AEW: Conroe's is a mash-up of a number of Austin and Lockhart barbecue restaurants. I eat a lot of BBQ anyway, so research was easy. But I did have some great conversations with Austin pit masters about slow-smoked meat. They keep low fires going all night, which is incredible. I also befriended Daniel Vaughn, the BBQ editor of Texas Monthly, who answered my constant stream of questions and whose book, THE PROPHETS OF SMOKED MEAT, was very helpful (and fascinating).

BRC: What made you decide on the title “The Same Sky”? What would you like readers to take away from the novel?

AEW: The book was originally called “Homecoming,” but when my friend Ben Tisdel suggested “The Same Sky,” it made me think about my favorite book, Paul Bowles' THE SHELTERING SKY, and also seemed to encapsulate so much about my own struggle with the immigration issue. It's very hard to imagine that these scared kids are lying on cardboard along a train track trying to sleep, all alone, when my own kids are tucked in their beds. But it's true and it's happening right now...under the same sky. 

BRC: Immigration is a red-hot topic today. Did you write about this with that in mind? What do you hope people take away about immigration after reading this book?

AEW: When I started writing the book, no one had really heard about these kids...or no one was paying attention. I had handed in the book when they began being featured in the news. But the news cycle is fickle and the stories are simplified. A novel can bring you one person's story. That's what I hope: that readers will listen to Carla's story and will be unable to turn away from these kids once they know her.

BRC: I’m always so curious about writers and their writing schedules, especially ones who are as prolific and as busy as you. Do you schedule your writing time like a 9-to-5 job? Typically, how long does it take you to complete a novel from start to finish?

AEW: Well, I worked on one book for two and a half years and then tossed it away! So it really depends on the book, I guess. I have three kids, and I write while they are at school and day care, and then try to emerge from my dreamworld in my office and be present with them in the afternoons and evenings. I do go away once in a while, when I need concentrated time with the novel, time to live and breathe the story. We also have great babysitters! That said, we still haven't unpacked from the holidays...something's got to give, and it's usually chores.

BRC: You’re a busy woman, juggling family and career. How have your husband and children informed your work as a writer? Are your kids old enough to understand your career and success as a writer?

AEW: I would have said they're not very interested...but last week, a mother from school told me her daughter wore pajamas to Career Day because she wants to be a writer and my son told her that's what I wear all day! My husband is a geologist, and while he doesn't read a lot of fiction, I do talk to him about my work...but we're usually talking about other things, like wine and movies and camping trips and where to go out to dinner.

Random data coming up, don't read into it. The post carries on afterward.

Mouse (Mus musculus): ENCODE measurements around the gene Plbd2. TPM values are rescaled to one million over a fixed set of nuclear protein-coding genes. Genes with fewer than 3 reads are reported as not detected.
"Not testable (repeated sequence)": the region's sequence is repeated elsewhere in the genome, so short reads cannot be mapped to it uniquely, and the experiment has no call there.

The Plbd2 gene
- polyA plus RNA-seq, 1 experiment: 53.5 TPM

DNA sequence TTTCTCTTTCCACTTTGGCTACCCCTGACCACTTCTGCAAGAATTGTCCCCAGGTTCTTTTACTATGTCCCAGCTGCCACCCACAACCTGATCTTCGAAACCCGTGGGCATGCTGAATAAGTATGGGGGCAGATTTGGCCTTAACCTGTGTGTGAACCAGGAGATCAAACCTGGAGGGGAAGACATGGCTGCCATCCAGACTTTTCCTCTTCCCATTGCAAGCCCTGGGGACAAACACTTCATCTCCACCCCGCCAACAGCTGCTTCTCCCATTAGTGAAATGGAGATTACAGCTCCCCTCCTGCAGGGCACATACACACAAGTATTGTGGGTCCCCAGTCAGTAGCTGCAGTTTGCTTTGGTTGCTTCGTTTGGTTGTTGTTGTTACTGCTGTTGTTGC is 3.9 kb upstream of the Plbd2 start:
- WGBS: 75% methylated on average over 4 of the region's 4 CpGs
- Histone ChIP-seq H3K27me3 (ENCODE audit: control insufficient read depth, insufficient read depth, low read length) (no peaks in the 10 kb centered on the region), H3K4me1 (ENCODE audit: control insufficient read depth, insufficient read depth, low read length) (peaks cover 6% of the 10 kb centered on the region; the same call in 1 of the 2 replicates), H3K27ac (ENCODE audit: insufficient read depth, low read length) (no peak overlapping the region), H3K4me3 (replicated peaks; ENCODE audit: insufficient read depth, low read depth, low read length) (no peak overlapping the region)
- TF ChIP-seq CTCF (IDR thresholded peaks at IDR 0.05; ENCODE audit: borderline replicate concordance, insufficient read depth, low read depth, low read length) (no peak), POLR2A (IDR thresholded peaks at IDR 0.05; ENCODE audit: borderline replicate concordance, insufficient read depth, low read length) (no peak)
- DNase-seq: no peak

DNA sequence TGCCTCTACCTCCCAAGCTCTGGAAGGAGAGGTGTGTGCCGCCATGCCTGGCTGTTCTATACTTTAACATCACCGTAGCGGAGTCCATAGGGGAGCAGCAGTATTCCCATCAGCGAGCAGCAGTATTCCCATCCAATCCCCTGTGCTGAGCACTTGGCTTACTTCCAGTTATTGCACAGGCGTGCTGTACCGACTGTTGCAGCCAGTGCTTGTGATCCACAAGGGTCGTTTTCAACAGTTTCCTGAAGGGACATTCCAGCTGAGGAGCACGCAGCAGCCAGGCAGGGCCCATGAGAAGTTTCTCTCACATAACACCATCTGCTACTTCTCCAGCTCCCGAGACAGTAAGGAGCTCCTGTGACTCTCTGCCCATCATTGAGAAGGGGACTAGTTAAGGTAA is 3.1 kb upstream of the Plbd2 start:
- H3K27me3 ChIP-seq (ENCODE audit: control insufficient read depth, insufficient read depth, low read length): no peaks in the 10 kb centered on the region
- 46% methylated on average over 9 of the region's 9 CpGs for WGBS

BRC: In addition to the arduous writing and revising process, upon publication, an author must then do readings and appearances. Do you enjoy this aspect of the job? Writing can be such a solitary practice, so I can imagine interacting with readers could be a welcome change. Do you like speaking on panels and with book groups? What can a writer garner from these experiences?

AEW: It is both terrifying and wonderful to meet readers. For so long, the characters are completely your own...and then one day, they're out in the world. More than any other book, I am excited to talk about THE SAME SKY. I want people to know about children like Carla. And I love hotels --- I love to write in hotels and even crummy motels --- so the tour part is fabulous. To be a mom who gets to sleep all night in a hotel and order coffee from room service in the morning? That is a dream come true.

BRC: You were born in New York and have lived in Texas, Montana and Maine, as well as spending time internationally, in places like Kenya and Greece. How does travel inform your work? How does it impact your worldview?

AEW: I guess I've always seen things from an outsider's perspective. A reader's perspective. I watch people, and don't always feel comfortable. This is a traveler's position --- so I love traveling and having permission to people-watch. But I got to see my home as a visitor for THE SAME SKY. And it was discombobulating but taught me a great deal.

BRC: What are you working on now, and when might readers expect to see it?

AEW: I just sold my new book to my editor, Kara Cesare! I'm possessed by the characters. Hopefully, I will have some time this spring or summer to get back to work.